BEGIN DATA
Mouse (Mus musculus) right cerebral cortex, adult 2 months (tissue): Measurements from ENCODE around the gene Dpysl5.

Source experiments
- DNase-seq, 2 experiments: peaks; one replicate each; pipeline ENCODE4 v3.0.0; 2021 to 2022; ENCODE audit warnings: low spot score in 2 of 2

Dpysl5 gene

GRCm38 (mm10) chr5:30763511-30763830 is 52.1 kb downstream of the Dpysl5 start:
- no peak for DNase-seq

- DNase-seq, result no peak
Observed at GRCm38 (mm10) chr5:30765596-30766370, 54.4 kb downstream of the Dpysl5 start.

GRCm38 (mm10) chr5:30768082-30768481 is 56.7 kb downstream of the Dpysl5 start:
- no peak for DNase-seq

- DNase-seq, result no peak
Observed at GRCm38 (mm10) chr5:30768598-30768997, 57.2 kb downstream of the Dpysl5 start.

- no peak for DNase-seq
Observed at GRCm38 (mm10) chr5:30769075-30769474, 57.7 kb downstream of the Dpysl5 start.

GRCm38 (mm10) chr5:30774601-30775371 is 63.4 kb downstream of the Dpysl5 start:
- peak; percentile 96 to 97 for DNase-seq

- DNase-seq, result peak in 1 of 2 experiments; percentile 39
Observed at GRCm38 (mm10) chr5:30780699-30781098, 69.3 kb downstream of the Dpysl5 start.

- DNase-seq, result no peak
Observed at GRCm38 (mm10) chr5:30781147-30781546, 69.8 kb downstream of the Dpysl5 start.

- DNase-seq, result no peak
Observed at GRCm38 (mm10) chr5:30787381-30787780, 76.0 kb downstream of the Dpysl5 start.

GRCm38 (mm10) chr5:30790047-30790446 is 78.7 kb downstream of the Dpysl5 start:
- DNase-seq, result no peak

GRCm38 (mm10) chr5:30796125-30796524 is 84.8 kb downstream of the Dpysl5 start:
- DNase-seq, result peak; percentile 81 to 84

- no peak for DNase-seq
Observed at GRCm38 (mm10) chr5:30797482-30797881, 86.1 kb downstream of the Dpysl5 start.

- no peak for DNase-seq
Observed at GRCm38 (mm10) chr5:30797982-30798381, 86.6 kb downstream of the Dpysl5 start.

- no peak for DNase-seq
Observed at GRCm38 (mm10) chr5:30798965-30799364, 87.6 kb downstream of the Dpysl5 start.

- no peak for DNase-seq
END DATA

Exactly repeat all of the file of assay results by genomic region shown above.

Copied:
Mouse (Mus musculus) right cerebral cortex, adult 2 months (tissue): Measurements from ENCODE around the gene Dpysl5.

Source experiments
- DNase-seq, 2 experiments: peaks; one replicate each; pipeline ENCODE4 v3.0.0; 2021 to 2022; ENCODE audit warnings: low spot score in 2 of 2

Dpysl5 gene

GRCm38 (mm10) chr5:30763511-30763830 is 52.1 kb downstream of the Dpysl5 start:
- no peak for DNase-seq

- DNase-seq, result no peak
Observed at GRCm38 (mm10) chr5:30765596-30766370, 54.4 kb downstream of the Dpysl5 start.

GRCm38 (mm10) chr5:30768082-30768481 is 56.7 kb downstream of the Dpysl5 start:
- no peak for DNase-seq

- DNase-seq, result no peak
Observed at GRCm38 (mm10) chr5:30768598-30768997, 57.2 kb downstream of the Dpysl5 start.

- no peak for DNase-seq
Observed at GRCm38 (mm10) chr5:30769075-30769474, 57.7 kb downstream of the Dpysl5 start.

GRCm38 (mm10) chr5:30774601-30775371 is 63.4 kb downstream of the Dpysl5 start:
- peak; percentile 96 to 97 for DNase-seq

- DNase-seq, result peak in 1 of 2 experiments; percentile 39
Observed at GRCm38 (mm10) chr5:30780699-30781098, 69.3 kb downstream of the Dpysl5 start.

- DNase-seq, result no peak
Observed at GRCm38 (mm10) chr5:30781147-30781546, 69.8 kb downstream of the Dpysl5 start.

- DNase-seq, result no peak
Observed at GRCm38 (mm10) chr5:30787381-30787780, 76.0 kb downstream of the Dpysl5 start.

GRCm38 (mm10) chr5:30790047-30790446 is 78.7 kb downstream of the Dpysl5 start:
- DNase-seq, result no peak

GRCm38 (mm10) chr5:30796125-30796524 is 84.8 kb downstream of the Dpysl5 start:
- DNase-seq, result peak; percentile 81 to 84

- no peak for DNase-seq
Observed at GRCm38 (mm10) chr5:30797482-30797881, 86.1 kb downstream of the Dpysl5 start.

- no peak for DNase-seq
Observed at GRCm38 (mm10) chr5:30797982-30798381, 86.6 kb downstream of the Dpysl5 start.

- no peak for DNase-seq
Observed at GRCm38 (mm10) chr5:30798965-30799364, 87.6 kb downstream of the Dpysl5 start.

- no peak for DNase-seq